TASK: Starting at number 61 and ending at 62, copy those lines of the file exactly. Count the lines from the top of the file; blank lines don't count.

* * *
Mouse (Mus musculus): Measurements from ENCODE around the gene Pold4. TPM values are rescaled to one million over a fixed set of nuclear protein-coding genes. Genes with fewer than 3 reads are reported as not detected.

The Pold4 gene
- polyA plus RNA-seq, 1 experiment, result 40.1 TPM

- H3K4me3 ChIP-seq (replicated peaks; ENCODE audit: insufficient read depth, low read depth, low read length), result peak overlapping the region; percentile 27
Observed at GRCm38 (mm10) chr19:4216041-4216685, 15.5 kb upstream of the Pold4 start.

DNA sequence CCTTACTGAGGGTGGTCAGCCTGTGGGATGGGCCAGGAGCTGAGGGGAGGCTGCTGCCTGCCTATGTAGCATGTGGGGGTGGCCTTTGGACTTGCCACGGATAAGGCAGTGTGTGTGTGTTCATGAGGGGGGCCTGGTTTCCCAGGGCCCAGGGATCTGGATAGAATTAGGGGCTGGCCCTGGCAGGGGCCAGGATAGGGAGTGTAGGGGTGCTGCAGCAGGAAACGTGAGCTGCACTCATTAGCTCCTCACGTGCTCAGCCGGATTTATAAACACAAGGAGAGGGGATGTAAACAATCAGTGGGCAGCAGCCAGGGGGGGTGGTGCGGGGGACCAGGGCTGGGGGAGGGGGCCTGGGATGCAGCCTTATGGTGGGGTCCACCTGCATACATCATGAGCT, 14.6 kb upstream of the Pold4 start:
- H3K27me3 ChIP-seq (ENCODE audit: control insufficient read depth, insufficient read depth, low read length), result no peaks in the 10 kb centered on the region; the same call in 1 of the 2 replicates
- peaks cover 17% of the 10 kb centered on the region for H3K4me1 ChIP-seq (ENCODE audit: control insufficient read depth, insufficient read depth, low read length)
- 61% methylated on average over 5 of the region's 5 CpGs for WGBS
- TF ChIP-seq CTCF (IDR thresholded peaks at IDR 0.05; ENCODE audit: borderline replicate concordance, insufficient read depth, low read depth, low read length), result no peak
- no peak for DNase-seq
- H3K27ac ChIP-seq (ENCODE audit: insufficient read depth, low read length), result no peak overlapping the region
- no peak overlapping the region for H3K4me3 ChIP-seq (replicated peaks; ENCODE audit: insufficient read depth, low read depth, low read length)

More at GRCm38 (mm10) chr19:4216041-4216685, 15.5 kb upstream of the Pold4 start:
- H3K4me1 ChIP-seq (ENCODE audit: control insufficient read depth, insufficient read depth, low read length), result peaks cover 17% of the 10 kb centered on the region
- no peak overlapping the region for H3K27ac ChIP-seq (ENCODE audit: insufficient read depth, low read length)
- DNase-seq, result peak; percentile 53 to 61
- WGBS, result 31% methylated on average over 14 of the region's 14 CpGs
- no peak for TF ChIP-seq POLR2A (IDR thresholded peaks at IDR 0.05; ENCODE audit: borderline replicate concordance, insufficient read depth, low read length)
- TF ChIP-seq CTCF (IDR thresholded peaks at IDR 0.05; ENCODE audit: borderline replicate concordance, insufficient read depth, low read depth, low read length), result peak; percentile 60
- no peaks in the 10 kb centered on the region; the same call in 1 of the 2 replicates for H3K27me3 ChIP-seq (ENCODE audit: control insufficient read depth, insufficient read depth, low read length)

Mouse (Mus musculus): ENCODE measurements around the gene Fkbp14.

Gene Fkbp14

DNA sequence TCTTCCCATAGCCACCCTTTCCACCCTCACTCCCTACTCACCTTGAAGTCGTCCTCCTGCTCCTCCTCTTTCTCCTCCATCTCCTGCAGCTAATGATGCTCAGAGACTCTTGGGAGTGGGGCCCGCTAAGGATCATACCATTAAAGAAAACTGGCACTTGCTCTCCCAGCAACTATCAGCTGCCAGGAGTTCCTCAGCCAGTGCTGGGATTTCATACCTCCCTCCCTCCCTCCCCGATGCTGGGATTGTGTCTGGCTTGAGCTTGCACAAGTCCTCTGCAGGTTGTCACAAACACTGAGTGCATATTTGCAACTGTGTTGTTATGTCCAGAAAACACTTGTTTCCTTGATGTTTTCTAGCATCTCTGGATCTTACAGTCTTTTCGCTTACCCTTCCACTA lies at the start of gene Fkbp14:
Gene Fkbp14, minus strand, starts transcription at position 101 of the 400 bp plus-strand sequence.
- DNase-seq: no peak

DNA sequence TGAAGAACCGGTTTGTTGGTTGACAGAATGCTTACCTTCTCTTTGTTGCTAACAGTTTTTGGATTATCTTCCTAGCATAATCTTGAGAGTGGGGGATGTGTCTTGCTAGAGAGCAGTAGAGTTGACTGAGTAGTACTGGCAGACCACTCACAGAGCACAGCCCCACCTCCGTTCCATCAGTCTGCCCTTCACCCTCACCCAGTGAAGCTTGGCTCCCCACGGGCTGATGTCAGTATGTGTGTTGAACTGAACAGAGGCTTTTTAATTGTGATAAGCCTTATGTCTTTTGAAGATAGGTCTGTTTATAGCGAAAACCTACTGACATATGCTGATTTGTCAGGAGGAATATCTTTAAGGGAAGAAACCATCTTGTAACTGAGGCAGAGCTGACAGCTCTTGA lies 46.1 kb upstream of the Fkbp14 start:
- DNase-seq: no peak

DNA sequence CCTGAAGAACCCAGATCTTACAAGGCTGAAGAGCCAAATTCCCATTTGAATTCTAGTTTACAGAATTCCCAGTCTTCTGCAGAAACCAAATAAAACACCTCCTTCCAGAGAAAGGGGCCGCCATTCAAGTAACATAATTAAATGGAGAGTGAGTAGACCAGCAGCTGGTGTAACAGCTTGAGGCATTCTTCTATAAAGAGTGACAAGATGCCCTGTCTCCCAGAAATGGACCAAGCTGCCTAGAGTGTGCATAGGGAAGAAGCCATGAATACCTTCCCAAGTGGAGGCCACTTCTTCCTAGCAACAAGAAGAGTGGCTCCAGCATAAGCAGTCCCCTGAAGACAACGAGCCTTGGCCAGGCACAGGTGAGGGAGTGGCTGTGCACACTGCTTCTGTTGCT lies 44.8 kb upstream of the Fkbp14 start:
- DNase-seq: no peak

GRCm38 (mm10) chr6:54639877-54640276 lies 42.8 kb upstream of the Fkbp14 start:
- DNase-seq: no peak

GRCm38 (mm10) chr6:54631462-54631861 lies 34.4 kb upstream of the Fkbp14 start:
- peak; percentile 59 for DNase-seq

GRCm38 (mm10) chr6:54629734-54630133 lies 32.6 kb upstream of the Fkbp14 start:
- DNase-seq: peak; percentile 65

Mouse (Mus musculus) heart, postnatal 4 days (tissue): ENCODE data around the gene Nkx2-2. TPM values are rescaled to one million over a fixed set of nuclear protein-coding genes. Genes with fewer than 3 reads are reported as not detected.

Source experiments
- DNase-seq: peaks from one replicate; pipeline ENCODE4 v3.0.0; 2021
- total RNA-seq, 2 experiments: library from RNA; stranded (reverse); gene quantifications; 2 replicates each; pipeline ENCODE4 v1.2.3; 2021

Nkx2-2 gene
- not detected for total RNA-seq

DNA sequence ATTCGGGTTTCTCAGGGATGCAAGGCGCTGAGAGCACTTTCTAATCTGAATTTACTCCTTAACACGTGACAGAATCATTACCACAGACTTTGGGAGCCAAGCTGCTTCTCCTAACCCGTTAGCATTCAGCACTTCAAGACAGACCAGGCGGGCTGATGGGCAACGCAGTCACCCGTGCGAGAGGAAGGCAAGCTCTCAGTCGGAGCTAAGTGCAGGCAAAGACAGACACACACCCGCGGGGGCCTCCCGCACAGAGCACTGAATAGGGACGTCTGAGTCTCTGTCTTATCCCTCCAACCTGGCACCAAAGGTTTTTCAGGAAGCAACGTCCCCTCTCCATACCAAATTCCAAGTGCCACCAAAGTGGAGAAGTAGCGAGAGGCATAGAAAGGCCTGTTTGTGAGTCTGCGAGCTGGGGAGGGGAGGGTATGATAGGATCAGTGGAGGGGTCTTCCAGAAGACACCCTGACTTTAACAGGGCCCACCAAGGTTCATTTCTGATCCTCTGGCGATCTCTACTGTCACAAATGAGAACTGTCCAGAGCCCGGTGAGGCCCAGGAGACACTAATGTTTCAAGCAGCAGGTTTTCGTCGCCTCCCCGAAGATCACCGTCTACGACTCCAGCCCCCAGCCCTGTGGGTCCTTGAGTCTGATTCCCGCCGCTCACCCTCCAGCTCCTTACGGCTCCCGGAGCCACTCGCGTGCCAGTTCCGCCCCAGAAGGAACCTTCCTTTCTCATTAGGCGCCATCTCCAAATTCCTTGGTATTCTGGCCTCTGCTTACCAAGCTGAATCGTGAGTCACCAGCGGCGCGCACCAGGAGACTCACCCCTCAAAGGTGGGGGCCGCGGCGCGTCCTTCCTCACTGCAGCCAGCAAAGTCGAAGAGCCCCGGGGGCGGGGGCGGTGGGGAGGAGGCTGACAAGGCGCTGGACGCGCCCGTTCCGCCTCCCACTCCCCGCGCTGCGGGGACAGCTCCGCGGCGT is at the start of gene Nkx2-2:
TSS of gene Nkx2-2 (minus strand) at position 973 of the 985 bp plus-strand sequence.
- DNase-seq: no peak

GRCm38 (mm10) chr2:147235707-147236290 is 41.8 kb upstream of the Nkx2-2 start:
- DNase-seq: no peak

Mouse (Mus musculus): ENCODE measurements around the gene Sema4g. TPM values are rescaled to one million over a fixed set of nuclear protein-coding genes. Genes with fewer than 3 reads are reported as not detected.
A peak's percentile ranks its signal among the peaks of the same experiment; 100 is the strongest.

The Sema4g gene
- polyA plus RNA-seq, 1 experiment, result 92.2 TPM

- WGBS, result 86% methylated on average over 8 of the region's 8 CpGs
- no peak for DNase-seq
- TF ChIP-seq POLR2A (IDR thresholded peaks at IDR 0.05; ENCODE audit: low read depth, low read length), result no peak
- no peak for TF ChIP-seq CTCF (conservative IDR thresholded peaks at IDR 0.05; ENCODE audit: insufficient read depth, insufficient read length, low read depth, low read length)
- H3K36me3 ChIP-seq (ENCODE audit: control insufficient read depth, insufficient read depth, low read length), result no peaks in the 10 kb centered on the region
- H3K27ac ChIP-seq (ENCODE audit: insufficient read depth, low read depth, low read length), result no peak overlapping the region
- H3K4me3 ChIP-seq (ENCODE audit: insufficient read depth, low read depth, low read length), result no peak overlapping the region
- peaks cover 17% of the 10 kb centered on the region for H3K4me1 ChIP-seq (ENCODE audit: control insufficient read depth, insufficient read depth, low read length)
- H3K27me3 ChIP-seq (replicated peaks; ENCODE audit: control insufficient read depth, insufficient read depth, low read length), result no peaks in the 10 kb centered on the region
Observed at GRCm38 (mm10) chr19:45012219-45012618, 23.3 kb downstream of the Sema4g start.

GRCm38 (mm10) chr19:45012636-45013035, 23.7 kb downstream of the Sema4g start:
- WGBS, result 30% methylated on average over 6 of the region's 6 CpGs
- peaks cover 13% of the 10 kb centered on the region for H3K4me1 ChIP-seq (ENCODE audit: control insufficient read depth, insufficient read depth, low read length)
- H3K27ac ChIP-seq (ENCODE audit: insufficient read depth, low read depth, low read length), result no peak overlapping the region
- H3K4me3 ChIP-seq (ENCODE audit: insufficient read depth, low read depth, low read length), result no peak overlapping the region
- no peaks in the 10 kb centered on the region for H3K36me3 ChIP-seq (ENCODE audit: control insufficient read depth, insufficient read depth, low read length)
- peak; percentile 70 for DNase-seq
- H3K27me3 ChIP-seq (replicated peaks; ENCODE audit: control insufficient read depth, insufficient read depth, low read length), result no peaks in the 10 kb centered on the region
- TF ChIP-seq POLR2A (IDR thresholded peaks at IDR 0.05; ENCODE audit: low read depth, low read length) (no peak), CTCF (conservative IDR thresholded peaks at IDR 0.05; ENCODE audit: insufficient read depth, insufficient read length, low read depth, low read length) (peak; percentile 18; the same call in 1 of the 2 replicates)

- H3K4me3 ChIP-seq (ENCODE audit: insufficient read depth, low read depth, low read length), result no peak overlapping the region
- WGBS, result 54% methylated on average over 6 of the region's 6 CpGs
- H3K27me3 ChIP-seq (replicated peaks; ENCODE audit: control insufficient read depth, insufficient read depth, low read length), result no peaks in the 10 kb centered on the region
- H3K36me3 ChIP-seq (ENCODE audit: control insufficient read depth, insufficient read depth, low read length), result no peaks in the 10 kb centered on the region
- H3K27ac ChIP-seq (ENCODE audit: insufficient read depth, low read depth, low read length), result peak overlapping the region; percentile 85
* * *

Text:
Observed at GRCm38 (mm10) chr19:45012219-45012618, 23.3 kb downstream of the Sema4g start.

GRCm38 (mm10) chr19:45012636-45013035, 23.7 kb downstream of the Sema4g start: